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Famous Opals
> The Andamooka Opal (The Queen's Opal)
> Aurora Australis
> The Black Prince
> The Butterfly Stone
> The Flame Queen
> Halley's Comet
> Jupiter Five
> Olympic Australis
> Pride of Australia
> The Virgin Rainbow
Buying Guide for Opals
> Opal Store USA
> Birthstone for October (modern); alternate for June
> Care for Opals
> Cutting Opals
> Opal Store Amazon USA
> Opal shop Australia
> Glossary of Terms
> Investing in Opals - The Value of Opals as an Investment
> Lapidary Information
> Buy Opals Australia
History of Opals and Opal Mining
> Australian Museum National Opal Collection
> Australian Museum researches opalised fossil
> Fossicking in NSW
> Fossils, opalised fossils, sea snails and shells
> Legendary Opal Miners
> Opal Legends
> Opal Mines
> Mining Opals in Wyoming USA
> Opal Links
Types of Opal
> Black Opal
> Boulder Opal
> Crystal Opal
> Fire Opal
> Matrix Opal
> White Opal
> Yowah Nuts
> Opal Doublets
> Opal Triplets
> Opal Jewelry
Australian Opal Mines
> Andamooka Mines, SA
> Coober Pedy, SA
> Lightning Ridge, NSW
> Mintabie or Mintabee, SA
> Opalton, Qld
> Quilpie, Qld
> White Cliffs, NSW
> Winton, Qld
> Yowah, Qld

Gem & Jewelry Pocket Guide:
A Traveler's Guide to Buying Diamonds, Colored Gems, Pearls, Gold and Platinum Jewelry

by Renee Newman

 
Famous Opals

Stop Press! Stop Press! Stop Press!
 The famous Virgin Rainbow Black Opal is for sale here!

"Aurora Australis"

 The "Aurora Australis" was found in 1938 at Lightning Ridge and is considered the world's most valuable black opal.


Aurora Australis Opal
(information courtesy of Altmann & Cherny)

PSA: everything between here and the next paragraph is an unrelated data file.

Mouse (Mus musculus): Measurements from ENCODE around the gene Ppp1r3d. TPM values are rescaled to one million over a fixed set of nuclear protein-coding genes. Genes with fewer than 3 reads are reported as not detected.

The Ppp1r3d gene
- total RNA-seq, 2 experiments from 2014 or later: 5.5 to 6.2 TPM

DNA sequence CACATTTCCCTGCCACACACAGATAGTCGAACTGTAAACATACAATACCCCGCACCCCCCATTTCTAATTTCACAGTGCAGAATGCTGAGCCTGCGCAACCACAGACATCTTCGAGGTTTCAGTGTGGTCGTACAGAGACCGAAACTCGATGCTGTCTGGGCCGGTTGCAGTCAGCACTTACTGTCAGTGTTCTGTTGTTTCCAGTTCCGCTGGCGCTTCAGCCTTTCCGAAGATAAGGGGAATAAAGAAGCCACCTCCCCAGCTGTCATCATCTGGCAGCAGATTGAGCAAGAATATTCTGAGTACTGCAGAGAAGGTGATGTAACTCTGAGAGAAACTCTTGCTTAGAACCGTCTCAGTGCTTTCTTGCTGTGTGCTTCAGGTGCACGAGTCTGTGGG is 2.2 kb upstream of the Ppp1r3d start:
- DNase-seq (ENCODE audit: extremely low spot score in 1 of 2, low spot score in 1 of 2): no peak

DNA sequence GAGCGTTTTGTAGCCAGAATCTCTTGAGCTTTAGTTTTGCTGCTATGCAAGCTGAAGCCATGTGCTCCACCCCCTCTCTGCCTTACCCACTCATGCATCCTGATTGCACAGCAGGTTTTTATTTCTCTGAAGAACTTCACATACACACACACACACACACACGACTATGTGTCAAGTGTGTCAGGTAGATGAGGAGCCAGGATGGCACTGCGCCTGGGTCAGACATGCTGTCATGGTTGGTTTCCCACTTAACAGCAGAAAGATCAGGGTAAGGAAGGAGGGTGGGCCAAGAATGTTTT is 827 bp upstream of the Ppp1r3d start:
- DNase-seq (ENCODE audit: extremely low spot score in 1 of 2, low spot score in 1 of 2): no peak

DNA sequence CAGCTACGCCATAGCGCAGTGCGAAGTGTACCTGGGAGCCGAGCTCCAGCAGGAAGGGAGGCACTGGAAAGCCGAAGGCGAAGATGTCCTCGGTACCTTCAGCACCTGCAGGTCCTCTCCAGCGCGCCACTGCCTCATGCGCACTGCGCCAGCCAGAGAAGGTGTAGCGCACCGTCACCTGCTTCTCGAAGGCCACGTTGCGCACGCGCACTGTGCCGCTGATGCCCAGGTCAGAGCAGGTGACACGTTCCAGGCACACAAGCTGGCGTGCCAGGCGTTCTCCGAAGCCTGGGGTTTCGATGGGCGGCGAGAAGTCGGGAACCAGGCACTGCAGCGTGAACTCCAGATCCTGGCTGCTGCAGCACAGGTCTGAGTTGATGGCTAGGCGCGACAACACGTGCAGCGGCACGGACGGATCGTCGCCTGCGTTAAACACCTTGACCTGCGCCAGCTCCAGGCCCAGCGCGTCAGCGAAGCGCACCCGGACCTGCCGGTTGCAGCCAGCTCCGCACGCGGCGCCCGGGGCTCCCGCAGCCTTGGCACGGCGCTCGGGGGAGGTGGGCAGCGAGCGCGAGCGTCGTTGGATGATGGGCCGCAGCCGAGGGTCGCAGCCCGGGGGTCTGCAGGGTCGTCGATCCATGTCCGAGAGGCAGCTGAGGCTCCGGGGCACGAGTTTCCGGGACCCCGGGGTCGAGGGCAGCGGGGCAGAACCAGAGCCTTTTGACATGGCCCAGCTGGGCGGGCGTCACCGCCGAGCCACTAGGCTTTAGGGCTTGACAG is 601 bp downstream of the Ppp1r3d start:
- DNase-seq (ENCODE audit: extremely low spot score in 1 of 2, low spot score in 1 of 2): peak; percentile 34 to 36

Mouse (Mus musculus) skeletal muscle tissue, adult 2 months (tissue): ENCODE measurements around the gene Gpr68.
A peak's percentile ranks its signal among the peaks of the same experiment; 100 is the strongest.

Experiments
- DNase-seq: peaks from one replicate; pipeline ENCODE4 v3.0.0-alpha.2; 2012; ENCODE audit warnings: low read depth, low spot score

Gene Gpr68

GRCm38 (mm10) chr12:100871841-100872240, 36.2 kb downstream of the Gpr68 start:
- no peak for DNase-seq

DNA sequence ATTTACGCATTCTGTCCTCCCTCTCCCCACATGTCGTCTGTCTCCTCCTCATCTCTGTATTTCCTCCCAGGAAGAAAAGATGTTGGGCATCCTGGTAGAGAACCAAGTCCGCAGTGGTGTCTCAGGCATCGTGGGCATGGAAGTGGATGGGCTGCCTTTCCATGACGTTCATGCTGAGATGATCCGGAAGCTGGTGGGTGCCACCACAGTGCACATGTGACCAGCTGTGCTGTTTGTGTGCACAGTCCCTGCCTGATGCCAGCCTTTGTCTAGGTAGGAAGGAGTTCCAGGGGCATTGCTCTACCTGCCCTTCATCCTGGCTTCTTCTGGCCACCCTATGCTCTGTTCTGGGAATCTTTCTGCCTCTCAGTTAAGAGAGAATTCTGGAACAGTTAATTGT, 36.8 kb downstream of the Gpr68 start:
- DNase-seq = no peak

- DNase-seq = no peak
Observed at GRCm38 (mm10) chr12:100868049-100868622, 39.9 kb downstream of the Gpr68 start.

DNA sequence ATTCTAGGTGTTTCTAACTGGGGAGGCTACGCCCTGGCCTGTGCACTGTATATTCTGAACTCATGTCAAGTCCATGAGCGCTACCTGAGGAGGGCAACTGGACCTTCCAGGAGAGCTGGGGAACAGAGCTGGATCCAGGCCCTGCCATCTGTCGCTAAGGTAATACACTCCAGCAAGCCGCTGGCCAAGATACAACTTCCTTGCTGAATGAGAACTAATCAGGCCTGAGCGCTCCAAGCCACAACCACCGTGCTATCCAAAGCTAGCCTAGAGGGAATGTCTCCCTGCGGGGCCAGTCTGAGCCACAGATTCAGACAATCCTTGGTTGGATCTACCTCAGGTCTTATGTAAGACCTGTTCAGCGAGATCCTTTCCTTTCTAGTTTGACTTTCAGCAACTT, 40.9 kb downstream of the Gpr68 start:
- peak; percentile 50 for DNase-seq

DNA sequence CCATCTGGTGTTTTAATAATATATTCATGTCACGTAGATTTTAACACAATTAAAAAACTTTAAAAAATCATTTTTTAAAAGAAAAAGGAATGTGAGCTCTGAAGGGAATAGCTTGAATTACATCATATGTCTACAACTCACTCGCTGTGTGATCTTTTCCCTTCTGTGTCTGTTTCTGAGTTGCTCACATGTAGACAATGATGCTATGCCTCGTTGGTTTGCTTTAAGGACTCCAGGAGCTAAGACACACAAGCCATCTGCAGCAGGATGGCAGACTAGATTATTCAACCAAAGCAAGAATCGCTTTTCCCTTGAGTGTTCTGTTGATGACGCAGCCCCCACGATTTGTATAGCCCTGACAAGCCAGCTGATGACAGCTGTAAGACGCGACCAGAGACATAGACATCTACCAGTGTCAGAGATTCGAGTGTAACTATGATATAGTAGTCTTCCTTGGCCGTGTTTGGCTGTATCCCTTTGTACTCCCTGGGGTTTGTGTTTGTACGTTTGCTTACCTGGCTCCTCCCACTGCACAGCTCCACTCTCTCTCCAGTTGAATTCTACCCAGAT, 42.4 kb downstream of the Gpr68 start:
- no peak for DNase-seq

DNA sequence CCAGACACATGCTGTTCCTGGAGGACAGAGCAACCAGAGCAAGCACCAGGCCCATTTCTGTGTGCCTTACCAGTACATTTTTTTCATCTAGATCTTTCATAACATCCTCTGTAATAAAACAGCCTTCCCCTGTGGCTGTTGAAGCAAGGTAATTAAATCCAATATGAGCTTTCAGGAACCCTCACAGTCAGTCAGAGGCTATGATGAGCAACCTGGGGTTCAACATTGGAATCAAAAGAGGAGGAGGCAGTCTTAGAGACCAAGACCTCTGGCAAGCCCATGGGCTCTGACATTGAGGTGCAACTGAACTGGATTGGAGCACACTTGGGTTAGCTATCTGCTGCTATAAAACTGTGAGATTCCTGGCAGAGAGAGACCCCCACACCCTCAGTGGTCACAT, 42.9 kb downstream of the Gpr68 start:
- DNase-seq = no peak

The oval, cut and polished stone has a harlequin pattern with dominant red, green and blue colors against a black background.

 It weighs 180 carats and it measures 3 inches by 1.8 inches. The rarity of the opal comes from its size and strong, vibrant colour play.

 Dug from an old sea-bed it has the distinctive impression of a star fish on its back. It was valued at AUD$1,000,000 in 2005. 

 The Aurora Australis is the first large, fine Australian opal mentioned in literature. Charlie Dunstan had found another large opal previously, but its blue-green colour play was not considered valuable at the time although the stone weighed about 12 ounces (close to 1860 carats).

 At a depth of approximately six metres, Charlie Dunstan found the brilliant gem. This treasure was rumored to have brought Dunstan 100 pounds.

  Altmann & Cherny purchased the opal in a semi-rough state (a rub). They cut and polished the opal into its oval shape. Realising what a true gem they had, they named it “the Aurora Australis “ after the bright southern lights in the night sky. 



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